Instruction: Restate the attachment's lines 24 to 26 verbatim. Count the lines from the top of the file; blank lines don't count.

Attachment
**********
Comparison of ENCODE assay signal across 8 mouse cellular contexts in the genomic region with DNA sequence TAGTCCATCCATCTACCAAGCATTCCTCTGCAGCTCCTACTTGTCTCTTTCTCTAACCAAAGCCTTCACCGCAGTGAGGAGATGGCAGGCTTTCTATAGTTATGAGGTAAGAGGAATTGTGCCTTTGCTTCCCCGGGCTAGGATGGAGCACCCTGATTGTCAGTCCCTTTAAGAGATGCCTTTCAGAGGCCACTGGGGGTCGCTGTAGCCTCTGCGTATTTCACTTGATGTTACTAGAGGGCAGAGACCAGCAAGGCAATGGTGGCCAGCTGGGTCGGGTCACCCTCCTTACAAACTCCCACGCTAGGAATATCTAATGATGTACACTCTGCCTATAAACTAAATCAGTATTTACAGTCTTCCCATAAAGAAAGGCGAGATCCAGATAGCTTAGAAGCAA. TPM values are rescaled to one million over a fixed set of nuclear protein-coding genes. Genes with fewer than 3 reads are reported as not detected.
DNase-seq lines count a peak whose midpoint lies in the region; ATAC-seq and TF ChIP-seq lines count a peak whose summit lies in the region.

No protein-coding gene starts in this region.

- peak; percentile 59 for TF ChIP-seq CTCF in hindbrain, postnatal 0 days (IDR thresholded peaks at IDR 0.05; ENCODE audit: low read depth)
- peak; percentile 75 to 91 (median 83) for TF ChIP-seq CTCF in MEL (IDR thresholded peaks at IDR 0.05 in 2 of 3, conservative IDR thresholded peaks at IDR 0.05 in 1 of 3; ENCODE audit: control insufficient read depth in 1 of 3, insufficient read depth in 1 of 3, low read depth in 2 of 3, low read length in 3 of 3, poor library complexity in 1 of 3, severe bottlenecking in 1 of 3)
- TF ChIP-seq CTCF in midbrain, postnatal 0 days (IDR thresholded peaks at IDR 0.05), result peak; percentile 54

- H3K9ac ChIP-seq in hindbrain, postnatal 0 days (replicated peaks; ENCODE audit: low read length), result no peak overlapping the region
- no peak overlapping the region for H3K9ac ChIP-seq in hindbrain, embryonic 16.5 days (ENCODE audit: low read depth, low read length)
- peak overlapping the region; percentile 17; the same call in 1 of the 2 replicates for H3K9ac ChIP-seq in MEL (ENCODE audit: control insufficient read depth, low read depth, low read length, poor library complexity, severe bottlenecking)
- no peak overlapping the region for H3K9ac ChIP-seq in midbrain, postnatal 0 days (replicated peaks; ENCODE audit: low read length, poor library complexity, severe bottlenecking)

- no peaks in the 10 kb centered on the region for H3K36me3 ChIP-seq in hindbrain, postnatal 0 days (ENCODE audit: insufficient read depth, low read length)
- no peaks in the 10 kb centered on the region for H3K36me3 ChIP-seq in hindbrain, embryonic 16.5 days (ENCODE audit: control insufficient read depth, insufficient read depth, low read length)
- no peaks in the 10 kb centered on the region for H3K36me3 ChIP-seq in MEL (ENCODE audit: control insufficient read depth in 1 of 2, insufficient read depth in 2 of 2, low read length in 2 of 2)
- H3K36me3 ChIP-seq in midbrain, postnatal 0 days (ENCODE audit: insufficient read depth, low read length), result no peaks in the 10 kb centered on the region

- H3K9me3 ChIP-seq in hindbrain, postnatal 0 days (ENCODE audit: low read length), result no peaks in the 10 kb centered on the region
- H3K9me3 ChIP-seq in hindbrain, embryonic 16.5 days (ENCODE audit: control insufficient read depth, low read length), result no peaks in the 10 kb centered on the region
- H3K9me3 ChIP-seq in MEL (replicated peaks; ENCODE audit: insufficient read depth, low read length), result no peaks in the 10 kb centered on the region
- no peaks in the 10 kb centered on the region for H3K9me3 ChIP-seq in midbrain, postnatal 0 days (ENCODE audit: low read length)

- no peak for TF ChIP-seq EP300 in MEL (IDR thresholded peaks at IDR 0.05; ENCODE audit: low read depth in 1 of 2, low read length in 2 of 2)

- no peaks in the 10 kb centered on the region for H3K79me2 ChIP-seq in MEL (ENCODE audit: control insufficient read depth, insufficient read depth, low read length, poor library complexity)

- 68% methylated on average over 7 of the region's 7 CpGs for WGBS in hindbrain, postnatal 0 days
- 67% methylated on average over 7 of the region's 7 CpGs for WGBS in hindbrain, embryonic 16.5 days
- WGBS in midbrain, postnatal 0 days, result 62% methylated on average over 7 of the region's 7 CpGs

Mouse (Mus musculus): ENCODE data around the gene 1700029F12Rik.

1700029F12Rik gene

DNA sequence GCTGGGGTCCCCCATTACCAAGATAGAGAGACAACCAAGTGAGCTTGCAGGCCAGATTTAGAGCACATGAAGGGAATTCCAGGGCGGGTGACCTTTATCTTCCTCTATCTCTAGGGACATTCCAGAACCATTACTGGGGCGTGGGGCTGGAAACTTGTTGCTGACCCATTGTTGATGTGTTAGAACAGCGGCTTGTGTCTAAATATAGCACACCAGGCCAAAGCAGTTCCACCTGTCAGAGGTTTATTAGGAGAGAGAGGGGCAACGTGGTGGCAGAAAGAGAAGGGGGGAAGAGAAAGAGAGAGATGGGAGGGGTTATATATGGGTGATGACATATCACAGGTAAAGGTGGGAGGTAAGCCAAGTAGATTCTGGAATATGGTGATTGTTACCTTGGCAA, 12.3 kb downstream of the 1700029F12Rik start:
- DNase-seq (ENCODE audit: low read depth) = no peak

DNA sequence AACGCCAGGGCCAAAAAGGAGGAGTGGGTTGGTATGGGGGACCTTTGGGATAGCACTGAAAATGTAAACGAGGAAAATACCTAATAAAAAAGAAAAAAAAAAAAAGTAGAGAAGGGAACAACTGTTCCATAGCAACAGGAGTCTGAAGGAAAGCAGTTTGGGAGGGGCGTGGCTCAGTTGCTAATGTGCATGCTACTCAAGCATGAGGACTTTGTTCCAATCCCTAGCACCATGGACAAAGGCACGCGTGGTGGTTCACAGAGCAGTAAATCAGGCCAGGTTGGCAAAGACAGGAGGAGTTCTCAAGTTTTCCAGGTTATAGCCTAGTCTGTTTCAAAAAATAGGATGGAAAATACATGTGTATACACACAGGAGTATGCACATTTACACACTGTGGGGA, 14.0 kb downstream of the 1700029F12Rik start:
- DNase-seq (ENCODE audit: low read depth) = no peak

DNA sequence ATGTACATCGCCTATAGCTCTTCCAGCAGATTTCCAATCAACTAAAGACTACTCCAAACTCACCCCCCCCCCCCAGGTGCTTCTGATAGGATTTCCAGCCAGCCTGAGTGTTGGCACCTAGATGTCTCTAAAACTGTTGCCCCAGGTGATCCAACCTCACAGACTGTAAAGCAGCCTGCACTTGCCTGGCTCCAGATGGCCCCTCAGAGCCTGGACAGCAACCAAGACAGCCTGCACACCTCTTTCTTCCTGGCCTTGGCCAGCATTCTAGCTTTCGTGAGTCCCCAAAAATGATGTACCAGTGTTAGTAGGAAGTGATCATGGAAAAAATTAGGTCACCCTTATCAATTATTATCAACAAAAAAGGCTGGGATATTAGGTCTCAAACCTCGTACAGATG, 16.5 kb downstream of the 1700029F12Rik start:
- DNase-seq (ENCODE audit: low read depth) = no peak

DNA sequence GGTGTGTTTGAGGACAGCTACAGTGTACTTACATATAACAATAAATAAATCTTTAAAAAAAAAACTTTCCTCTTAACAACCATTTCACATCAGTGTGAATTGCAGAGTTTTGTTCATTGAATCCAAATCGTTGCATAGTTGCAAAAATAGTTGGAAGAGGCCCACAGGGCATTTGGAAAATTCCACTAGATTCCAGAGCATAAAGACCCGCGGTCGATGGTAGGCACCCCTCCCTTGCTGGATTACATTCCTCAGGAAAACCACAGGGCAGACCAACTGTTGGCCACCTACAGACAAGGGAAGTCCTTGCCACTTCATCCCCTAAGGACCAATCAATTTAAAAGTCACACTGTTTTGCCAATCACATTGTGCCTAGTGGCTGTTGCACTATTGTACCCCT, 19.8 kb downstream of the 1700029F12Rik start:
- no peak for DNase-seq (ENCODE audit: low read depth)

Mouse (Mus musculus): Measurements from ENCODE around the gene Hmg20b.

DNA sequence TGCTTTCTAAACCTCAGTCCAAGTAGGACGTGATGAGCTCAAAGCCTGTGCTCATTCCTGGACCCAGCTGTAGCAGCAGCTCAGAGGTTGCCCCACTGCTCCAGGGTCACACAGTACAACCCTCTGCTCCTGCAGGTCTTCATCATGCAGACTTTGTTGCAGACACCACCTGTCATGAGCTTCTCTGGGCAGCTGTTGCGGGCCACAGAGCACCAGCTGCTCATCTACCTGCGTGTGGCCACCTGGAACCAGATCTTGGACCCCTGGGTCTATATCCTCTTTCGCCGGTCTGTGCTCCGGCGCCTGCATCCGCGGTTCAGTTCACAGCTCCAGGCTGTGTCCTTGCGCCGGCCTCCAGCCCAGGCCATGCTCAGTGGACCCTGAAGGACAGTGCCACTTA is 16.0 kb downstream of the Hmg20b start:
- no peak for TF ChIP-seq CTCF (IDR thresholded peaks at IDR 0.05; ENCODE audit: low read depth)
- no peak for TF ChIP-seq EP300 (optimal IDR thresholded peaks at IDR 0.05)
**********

Mouse (Mus musculus): ENCODE data around the gene 1700029F12Rik.

1700029F12Rik gene

DNA sequence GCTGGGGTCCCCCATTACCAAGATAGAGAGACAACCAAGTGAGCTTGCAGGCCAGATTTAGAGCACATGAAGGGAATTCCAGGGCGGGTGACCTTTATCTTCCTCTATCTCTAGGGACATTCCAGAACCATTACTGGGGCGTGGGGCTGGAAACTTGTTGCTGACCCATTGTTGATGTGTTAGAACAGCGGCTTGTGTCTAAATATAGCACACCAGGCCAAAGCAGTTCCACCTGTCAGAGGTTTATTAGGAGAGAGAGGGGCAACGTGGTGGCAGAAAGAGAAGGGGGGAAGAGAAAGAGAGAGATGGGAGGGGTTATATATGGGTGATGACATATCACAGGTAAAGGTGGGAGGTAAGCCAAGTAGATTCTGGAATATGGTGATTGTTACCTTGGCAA, 12.3 kb downstream of the 1700029F12Rik start: